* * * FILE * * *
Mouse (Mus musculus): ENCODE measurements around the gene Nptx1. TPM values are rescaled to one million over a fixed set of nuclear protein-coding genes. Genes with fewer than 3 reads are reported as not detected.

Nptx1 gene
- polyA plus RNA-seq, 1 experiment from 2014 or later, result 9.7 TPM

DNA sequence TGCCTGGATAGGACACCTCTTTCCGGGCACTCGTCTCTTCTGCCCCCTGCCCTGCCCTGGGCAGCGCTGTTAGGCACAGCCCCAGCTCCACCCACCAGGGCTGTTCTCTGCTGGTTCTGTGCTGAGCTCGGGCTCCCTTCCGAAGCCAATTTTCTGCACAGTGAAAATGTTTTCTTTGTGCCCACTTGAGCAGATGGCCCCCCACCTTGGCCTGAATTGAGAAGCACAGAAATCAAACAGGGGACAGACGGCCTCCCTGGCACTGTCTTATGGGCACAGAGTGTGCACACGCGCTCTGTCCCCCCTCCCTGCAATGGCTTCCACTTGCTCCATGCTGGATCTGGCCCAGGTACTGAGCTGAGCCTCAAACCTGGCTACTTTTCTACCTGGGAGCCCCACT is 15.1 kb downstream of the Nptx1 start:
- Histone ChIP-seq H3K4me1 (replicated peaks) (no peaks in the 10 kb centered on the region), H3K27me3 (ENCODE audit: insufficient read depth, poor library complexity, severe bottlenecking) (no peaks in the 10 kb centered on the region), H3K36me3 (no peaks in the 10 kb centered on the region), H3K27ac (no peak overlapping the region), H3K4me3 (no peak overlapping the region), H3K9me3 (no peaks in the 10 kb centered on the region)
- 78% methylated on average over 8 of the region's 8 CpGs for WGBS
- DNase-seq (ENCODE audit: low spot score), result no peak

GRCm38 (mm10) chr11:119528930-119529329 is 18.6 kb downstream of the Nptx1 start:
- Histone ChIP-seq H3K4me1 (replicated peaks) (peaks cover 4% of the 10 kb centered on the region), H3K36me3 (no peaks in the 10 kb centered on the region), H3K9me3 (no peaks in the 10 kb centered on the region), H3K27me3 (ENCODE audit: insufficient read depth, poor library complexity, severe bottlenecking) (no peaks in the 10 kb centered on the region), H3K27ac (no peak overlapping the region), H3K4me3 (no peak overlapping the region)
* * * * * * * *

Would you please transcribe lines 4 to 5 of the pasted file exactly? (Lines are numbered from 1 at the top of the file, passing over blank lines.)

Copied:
DNA sequence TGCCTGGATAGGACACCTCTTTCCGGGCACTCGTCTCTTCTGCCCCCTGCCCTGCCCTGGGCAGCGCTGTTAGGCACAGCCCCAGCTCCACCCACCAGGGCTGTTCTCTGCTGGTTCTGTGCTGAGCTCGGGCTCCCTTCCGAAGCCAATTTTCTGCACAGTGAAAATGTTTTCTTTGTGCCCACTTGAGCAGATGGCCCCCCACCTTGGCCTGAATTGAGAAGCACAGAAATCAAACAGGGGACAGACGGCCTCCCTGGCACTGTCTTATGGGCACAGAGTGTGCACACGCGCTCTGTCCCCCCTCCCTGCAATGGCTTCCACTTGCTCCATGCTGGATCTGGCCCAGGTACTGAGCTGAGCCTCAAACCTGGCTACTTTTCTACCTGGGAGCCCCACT is 15.1 kb downstream of the Nptx1 start:
- Histone ChIP-seq H3K4me1 (replicated peaks) (no peaks in the 10 kb centered on the region), H3K27me3 (ENCODE audit: insufficient read depth, poor library complexity, severe bottlenecking) (no peaks in the 10 kb centered on the region), H3K36me3 (no peaks in the 10 kb centered on the region), H3K27ac (no peak overlapping the region), H3K4me3 (no peak overlapping the region), H3K9me3 (no peaks in the 10 kb centered on the region)